The efforts to make their town work in an economic and business way emerges in the vocabulary of every town we have visited so far, including Sioux Falls. I would go out on a limb and say that collaboration and partnership are universal words in striving towns.

In at least one sense, Sioux Falls and New York City are similar. In New York, they coined the song for it: “If I can make it there..” etc. You know how it goes. Well, the same sentiment popped up in Sioux Falls. Many people explained that Sioux Falls is the strong focal point, the magnet for people in South Dakota and surrounding areas of the Plains and upper Midwest. And here’s how it sounded: We are in the middle of everywhere. The comment applies to business as well. This is a regional center for retail, medical care, professional services, entertainment, and other urban functions for a broad area. It also serves as a call-center hub for many credit-card companies and other nationwide firms.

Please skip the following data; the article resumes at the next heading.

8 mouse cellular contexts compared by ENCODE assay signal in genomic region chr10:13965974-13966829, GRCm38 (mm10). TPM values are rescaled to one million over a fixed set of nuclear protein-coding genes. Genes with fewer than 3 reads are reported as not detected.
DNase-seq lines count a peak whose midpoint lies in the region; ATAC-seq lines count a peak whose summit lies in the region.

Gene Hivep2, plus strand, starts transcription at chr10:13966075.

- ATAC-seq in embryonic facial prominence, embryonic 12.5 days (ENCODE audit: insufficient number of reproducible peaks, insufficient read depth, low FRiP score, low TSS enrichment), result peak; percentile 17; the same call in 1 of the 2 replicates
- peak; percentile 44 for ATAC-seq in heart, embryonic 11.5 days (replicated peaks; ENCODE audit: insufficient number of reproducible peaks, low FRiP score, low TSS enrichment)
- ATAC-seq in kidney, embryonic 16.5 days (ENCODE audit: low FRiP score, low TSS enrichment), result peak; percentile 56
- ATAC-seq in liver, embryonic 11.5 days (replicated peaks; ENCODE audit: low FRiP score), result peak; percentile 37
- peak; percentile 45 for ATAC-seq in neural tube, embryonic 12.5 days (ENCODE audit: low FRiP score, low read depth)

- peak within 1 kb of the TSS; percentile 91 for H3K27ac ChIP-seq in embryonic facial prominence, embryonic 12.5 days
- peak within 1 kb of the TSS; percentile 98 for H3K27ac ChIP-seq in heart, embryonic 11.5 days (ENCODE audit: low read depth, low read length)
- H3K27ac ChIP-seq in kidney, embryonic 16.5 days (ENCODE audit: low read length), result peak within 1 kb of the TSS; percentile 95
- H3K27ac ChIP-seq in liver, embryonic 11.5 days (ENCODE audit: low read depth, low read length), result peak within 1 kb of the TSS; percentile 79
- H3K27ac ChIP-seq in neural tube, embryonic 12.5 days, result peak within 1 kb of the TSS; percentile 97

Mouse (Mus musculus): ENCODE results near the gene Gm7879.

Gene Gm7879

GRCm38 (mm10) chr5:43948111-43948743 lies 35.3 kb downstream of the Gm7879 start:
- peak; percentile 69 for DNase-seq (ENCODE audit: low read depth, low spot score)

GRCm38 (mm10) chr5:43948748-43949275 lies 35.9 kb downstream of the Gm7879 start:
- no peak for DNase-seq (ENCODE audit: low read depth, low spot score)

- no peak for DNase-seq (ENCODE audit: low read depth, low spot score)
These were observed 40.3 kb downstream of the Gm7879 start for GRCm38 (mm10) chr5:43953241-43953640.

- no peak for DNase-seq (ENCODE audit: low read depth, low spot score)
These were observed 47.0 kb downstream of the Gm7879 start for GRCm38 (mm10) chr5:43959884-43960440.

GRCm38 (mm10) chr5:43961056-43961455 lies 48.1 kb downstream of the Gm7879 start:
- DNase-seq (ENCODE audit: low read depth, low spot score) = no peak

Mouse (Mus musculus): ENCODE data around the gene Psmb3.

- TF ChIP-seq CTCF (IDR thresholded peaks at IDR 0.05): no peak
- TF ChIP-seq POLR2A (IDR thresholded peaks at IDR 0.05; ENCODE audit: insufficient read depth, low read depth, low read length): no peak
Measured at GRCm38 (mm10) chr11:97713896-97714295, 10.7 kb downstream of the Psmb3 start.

The random: If I heard this once, I heard it a thousand times: the references to East River and West River. I am sure everyone in South Dakota knows this, but for the rest of you, this refers to the Missouri River, which splits the state in half, not only geographically but also culturally, historically, politically, agriculturally, and economically. You could barely refer to it enough.

Summing it up. This is very simple, and I also heard it a thousand times: I love Sioux Falls.  There is something very plain-spoken and true that, for me, pretty well sums up how people talk about their town.

This is one word cloud, as dictated by the people of Sioux Falls. There would be lots more smaller clouds in the skies of Sioux Falls, forming around the industries, the arts, education, recreation, invention, civic pride, and on and on.

So, what is your town’s word cloud? We’d like to hear from you. Email me at debfallows at gmail dot com.